Grief counselling is necessary when a person is so disabled by grief or so overwhelmed by a loss that their normal coping mechanisms shut-down.
Grief counsellors believe that people experience and display their grief in many different ways.
They state that grief can lead to a feeling of helplessness and withdrawal from family and friends.
When it comes to coping with the loss of a loved one, people are often left with feelings of sadness, anxiety, anger, loneliness, guilt, isolation and confusion.
What are the impacts of grief?
- Inability to cope with change
- A feeling of being disorganised
- Unable to concentrate
- Poor sleeping patterns
- Explicit dreams
- Loss of appetite
Why is grief counselling necessary?
- It provides a support system
- It brings closure
- Failure to deal with grief can lead to emotional complications further down the line
The five stages to rebuild shattered lives
- Impact: shock, denial, anxiety, fear, and panic
- Chaos: confusion, disbelief, actions out of control, irrational thoughts and feelings, feeling despair, feeling helpless, desperate searching, lose track of time, difficulty sleeping and eating, obsessive focus on the loved one and their possessions, agony from imagining their physical harm, shattered beliefs
- Adapting: bringing order back into daily life while continuing to grieve: take care of basic needs (personal grooming, shopping, cooking, cleaning, paying bills), learn to live without the loved one, accept help, focus on helping children cope, connect with other grieving families for mutual support, take control of grief, slowly accepting the new reality
- Equilibrium: attaining stability and routines: re-establish a life that works all right, enjoy pleasant activities with family members and good times with friends, do productive work, choose a positive new direction in life while honouring the past, learn how to handle people who ask questions about the loss of a loved one
- Transformation: Rethinking individual purpose in life and the basis of identity; looking for a meaning in the face of tragedy, senseless loss; allowing to have both painful and positive feelings about the loss and become able to choose which feelings to focus on; allowing personal discovery that leads to strength, improving a better concept of self; learning how to talk with others about the personal healing journey without exposing pain; becoming supportive of others trying to deal with their losses
Grief counselling services
Families South Africa (FAMSA) is a long-established organisation that helps people to deal with personal loss by coming to terms with their grief.
FAMSA states that dealing with loss is one of the life’s most difficult challenges and transitions.
Everyone experiences the loss of a loved one at some stage in their lives, and helping people to cope with their grief is just one of the services provided by FAMSA.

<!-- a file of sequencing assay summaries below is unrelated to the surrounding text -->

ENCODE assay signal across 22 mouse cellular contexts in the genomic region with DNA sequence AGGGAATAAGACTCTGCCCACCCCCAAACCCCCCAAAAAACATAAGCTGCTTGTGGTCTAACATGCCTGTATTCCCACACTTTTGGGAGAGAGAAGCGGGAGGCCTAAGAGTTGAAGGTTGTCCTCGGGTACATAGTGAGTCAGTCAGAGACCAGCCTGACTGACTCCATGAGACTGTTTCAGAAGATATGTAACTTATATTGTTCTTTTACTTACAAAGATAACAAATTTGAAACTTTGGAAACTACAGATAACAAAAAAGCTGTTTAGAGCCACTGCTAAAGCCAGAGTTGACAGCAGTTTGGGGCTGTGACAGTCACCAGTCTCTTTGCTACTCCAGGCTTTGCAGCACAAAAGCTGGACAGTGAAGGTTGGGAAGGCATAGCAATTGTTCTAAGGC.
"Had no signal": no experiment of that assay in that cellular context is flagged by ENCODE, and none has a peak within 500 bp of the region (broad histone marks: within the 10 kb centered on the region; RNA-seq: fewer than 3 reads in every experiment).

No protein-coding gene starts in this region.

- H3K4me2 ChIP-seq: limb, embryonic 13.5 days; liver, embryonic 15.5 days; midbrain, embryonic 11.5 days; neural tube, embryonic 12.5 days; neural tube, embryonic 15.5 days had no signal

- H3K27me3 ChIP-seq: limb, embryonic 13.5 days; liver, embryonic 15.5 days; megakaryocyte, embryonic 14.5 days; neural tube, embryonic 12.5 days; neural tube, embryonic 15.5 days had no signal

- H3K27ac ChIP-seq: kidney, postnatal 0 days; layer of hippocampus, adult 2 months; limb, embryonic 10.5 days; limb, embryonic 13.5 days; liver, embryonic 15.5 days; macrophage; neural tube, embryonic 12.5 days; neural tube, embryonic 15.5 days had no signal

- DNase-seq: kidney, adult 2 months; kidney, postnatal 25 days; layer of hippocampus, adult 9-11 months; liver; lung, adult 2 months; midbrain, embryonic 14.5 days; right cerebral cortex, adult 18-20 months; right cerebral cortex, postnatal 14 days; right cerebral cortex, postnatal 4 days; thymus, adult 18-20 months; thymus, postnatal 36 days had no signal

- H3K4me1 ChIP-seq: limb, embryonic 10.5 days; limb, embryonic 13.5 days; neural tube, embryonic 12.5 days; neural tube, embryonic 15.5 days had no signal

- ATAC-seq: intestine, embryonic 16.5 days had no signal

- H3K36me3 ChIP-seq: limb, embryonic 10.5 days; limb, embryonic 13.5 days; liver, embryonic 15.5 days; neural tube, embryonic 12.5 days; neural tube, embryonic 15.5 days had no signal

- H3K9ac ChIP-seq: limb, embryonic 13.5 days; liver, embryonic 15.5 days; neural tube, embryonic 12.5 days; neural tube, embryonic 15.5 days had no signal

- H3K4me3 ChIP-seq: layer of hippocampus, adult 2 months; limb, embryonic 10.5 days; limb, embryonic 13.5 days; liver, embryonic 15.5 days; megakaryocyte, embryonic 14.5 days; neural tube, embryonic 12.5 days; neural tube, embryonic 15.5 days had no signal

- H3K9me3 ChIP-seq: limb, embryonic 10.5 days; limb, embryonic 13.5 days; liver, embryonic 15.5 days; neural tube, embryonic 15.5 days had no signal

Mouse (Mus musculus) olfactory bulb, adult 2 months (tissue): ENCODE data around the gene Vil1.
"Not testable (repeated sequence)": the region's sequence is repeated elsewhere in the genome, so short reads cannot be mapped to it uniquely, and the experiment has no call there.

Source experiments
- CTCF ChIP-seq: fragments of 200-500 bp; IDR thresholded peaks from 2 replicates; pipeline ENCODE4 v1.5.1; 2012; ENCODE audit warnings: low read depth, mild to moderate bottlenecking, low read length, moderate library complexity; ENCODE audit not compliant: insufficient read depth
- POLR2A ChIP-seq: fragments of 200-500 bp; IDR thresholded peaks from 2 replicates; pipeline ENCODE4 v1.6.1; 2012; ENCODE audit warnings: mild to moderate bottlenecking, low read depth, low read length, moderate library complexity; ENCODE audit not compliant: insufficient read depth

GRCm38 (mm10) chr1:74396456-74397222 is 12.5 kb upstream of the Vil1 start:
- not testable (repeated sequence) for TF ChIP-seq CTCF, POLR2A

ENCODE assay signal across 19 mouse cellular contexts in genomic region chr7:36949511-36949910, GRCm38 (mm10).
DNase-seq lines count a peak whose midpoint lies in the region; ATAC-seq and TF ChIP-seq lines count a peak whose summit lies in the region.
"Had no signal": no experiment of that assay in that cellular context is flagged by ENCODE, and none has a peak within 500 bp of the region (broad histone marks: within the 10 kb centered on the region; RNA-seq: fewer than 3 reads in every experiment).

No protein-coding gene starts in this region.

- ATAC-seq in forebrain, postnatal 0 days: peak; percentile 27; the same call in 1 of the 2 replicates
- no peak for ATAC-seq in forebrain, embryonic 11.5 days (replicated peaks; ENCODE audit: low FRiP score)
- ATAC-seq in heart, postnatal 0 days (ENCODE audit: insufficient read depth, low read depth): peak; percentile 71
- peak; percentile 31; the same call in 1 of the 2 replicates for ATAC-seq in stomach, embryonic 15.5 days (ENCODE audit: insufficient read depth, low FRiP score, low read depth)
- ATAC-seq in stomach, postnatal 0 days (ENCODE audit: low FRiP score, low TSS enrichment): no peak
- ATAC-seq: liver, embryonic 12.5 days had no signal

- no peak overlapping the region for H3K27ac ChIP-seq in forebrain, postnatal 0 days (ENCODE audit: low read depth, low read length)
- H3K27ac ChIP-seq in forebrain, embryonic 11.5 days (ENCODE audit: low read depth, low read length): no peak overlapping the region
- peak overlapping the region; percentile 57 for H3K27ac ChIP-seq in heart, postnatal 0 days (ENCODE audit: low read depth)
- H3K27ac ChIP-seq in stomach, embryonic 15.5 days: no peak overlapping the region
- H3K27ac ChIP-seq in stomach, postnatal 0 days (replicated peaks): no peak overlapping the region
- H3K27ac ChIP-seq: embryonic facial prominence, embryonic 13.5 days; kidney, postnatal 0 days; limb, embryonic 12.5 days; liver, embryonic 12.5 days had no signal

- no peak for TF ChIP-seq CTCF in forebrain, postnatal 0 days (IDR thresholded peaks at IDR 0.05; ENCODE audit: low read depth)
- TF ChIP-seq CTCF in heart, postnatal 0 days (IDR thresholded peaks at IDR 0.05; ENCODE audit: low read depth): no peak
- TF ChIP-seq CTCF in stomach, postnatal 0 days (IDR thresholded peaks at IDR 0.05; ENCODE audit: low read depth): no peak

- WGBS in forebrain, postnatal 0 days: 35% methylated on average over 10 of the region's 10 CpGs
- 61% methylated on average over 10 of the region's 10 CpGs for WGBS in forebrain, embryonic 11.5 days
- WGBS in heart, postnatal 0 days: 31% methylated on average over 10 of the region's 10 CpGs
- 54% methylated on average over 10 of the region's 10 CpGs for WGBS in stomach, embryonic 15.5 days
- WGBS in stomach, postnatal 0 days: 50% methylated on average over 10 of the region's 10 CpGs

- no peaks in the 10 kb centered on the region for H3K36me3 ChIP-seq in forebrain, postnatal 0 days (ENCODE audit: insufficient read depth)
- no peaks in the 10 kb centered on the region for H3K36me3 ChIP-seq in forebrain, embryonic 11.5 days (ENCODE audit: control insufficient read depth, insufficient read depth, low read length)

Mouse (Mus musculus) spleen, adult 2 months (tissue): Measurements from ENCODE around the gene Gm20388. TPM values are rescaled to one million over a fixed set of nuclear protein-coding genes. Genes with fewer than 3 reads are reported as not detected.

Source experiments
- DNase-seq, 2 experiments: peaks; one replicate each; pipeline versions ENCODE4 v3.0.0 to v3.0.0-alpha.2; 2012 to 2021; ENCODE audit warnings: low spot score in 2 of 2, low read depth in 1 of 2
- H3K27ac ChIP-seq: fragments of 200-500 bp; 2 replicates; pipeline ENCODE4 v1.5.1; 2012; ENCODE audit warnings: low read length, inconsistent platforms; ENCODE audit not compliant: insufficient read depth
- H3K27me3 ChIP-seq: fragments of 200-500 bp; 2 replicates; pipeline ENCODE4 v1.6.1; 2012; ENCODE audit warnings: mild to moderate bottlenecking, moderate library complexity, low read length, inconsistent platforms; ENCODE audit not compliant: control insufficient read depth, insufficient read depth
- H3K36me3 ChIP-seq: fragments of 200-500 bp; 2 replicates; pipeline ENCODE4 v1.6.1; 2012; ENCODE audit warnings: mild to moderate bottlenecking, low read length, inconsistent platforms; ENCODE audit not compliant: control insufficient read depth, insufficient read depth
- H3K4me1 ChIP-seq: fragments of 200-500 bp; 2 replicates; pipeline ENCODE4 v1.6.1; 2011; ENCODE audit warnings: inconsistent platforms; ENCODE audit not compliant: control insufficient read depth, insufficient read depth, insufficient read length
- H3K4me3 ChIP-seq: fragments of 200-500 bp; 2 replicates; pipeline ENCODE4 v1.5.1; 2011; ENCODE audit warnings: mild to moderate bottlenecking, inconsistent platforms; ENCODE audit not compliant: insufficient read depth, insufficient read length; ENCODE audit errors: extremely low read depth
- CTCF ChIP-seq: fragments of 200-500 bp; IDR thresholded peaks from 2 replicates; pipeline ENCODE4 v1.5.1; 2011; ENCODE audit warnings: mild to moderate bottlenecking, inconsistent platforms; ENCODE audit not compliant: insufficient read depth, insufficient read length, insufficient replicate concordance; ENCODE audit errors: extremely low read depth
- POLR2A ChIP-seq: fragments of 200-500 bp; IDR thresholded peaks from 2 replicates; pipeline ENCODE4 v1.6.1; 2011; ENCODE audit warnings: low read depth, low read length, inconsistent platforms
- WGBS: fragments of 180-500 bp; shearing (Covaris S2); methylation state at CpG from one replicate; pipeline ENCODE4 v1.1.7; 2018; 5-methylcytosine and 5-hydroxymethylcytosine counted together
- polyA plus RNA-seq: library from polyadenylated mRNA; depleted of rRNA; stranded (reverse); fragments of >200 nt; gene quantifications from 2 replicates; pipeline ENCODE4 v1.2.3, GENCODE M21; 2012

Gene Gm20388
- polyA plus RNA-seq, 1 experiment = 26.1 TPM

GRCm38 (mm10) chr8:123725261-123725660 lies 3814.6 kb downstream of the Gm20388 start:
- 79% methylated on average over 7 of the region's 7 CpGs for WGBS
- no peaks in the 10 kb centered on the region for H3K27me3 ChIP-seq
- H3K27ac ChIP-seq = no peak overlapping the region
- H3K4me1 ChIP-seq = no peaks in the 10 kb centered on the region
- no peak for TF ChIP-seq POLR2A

- Highly trained and experienced counsellors will walk alongside you throughout your journey of grief, whether individually, as a couple or a family group
- Grief counsellors will help you through the healing process
- Your loss could be that of a parent, spouse, sibling, close friend or colleague
- Sometimes even the loss of a beloved pet can evoke feelings of despair
- Counsellors demonstrate how not to overlook or disregard the significance of a loss
- Where appropriate, FAMSA also offers sessions for large groups and organisations
- There is no “right” or “wrong” way in which to deal with grief
- There is no definite time frame within which people need counselling – some need immediate help, while others only realise their inability to cope further down the line
- Failure to reach out for help could lead to stumbling blocks when trying to establish and maintain meaningful relationships
- Dealing with death is multi-faceted – it could be a sudden event such as an accident or suicide or inevitable due to old age or a terminal illness
- FAMSA provides help, support and guidance throughout the grieving process
They are another South African organisation that helps people deal with grief brought on by the loss of a loved one.
- Reluctance to discuss the loss of a loved one
- Becoming emotionally unstable when the subject of the loss is mentioned
- Speaking in the present tense about the deceased
- Displaying suicidal tendencies
- Expressing feelings of guilt, moodiness, hostility and impulsiveness
- Becoming overwhelmed by loneliness
- Excessive drinking of alcohol, or substance abuse
- Refusing to show any emotion, indicating denial or avoidance of grief
- Withdrawing from friends and family
- Displaying unhealthy psychological tendencies
- Resisting any form of counselling
Life Counsel explains that grieving is an experience of anxiety and deprivation that manifests itself through behaviour, emotion, thought process, physiology, spiritually and inter-personal relationships.
So tt is not only the death of a loved one that can trigger the onset of grief.
Other forms of grief can include:
- A child leaving home
- Losing a limb
- Debt and the resultant loss of property
- Ageing and the loss of youth
- Broken relationships
Other grief counselling organisations
Other grief counselling organisations available in South Africa include:
Grief counselling is necessary when people become so disabled and overwhelmed by their loss that their normal coping mechanisms shut down.
So Grief counselling provides the necessary coping tools to deal with the grieving period.
It also encourages healthy discussion and unleashes emotional expression.
also, it teaches creative thinking, to approach the challenges and changes that follow a loss.
Guidance from grief counsellors teaches the ability to reach logical conclusions and to demonstrate that there is hope even in one’s darkest hours.
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